In the battle to dominate the luxury market, premium brands have been racing to fill every possible niche, from sports cars to SUVs. But the latest entry is likely to take loyalists by surprise — because the newest vehicle from Mercedes is none other than a pickup truck.
This is no bare-bones work vehicle, however; the X-Class offers the sort of high-line features one expects from Mercedes, from heated leather seats to a studio-grade audio system.
The pickup segment “is ripe for a premium vehicle,” much like the SUV market was, not that long ago, said Dieter Zetsche, the head of Mercedes-Benz and CEO of the brand’s parent, Daimler AG. While Zetsche is right about demand for luxury pickups, the reality is that Mercedes is already late to the party.
Less than two months ago, Ford launched the all-new F-Series Super Duty Limited. It may not boast quite the chic of a Mercedes, but it shares many of the features — including two-tone leather seats; premium stitched leather-wrapped steering wheel, armrests, and instrument panel; and hand-finished dark ash wood trim. It starts at $87,100 and nudges closer to $95,000 when fully loaded.
Classic luxury cars, like the full-size Mercedes-Benz S-Class and the BMW 7-Series are “dodo birds,” contends Michael O’Brien, a group marketing manager for Ford’s light truck family of products. And recent sales numbers suggest he’s right. Among traditional luxury brands, SUVs like the Mercedes GLE, the Audi Q5, and the Lincoln MKX dominate the charts.
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But a closer look reveals that, based on price, pickups are the most popular vehicles in the U.S. luxury segment, and if you count all the Ford F-Series models priced in traditional luxury territory, the Detroit automaker outsells not just Mercedes but Audi and Lexus, as well.
According to industry data, the average pickup truck now goes for just under $47,000 and, if anything, there’s a push to continue adding more high-line content, noted O’Brien. The premium F-Series King Ranch edition was followed by the more luxurious Platinum model which begat the new Super Duty Limited.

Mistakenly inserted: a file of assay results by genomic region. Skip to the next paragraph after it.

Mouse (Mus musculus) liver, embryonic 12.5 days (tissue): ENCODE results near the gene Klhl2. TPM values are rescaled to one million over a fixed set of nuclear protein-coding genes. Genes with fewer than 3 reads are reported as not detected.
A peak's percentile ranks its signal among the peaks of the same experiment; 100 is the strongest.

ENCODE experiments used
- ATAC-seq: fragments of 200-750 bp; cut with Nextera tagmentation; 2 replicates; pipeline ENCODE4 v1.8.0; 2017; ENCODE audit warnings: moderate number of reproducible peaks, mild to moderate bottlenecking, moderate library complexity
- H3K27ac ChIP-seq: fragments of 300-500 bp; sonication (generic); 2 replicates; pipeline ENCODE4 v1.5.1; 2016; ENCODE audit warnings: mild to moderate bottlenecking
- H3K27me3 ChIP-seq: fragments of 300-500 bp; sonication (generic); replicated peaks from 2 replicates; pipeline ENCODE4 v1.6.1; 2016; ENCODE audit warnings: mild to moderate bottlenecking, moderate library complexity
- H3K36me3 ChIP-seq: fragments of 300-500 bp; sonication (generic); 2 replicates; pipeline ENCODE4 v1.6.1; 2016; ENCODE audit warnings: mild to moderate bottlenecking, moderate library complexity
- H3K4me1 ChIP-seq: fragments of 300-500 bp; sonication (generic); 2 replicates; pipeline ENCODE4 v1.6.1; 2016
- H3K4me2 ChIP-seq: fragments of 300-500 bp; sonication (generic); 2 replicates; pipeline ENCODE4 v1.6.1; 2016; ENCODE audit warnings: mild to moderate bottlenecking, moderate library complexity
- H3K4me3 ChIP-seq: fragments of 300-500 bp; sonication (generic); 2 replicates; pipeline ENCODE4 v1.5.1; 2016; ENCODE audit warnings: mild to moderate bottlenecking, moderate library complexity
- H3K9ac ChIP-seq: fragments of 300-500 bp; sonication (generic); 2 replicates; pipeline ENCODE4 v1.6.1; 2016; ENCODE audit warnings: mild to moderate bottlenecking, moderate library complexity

The same pattern has repeated itself at Fiat Chrysler Automobile’s Ram brand, at Chevrolet and at General Motors’ more exclusive truck arm, GMC. Sales of the top-line GMC Sierra Denali pickup have been growing far faster than for base models of the truck.
The Crew Cab Denali starts at $57,250 — almost $2,000 more than the most popular Mercedes sedan, the E 300 4Matic. For the money you get such things as heated and cooled leather seats, a 4G Wi-Fi hotspot, an 8-inch touchscreen infotainment system, and semi-autonomous features like lane-keep assist. Buyers also get the ability to haul a trailer weighing as much as 9,400 pounds.
According to industry data, at least half of all full-size pickups are now being sold as luxury-oriented models. That shouldn’t be a surprise, since more than half of all pickups are sold to those who don’t necessarily need the vehicles for work.
“Everyone wants these loaded-out trucks,” said Sandor Piszar, the truck marketing manager at Chevrolet. “They offer just about everything you can get in a luxury car — and they can haul and tow.” And the “toys” that they tow: boats, RVs, and horse trailers, are often more expensive than the truck.
The push up-market has taken Detroit’s automakers by surprise. And as fast as they’ve added features, buyers have been demanding more. Ford made a big leap when it launched an all-new version of its light-duty F-150 two years ago and its Super Duty last year.
GM’s pickups don’t have some must-have luxury features, such as power tilt/telescope steering wheels and LED headlamps, noted analyst Dave Sullivan of AutoPacific, but he said GM is likely to up its game in terms of "content, craftsmanship, and materials” with the 2019 line of full-size pickups.
He expects the same thing with the next-generation Ram trucks, though the FCA truck brand just launched its most expensive pickup model ever, the Tungsten Edition, which starts at $56,515 and adds such features as a huge, vertically oriented touchscreen similar to what is found in a Tesla Model S.
For now, the push into the luxury segment is focused on full-size pickups, but as demand has rebounded for the long-declining midsize segment, Chevy’s Piszar hints that the brand expects to up its game with its Colorado model, as well. The sibling GMC brand is already offering a Denali version of its midsize Canyon Denali truck that quickly tops $45,000.
The definition of “luxury” is a matter of debate. Stephanie Brinley, an analyst with IHS Automotive, insists it is a matter of “the brand as much as the content” of a vehicle. Ironically, past attempts to sell pickups with luxury badges have failed for both Ford’s Lincoln and GM’s Cadillac.
As for Mercedes, it isn’t offering the X-Class in the U.S. — at least for now. But German officials say that they’re watching the surge in sales for high-line pickups and may reverse that decision in the near future.
Paul A. Eisenstein
Paul A. Eisenstein is an NBC News contributor who covers the auto industry.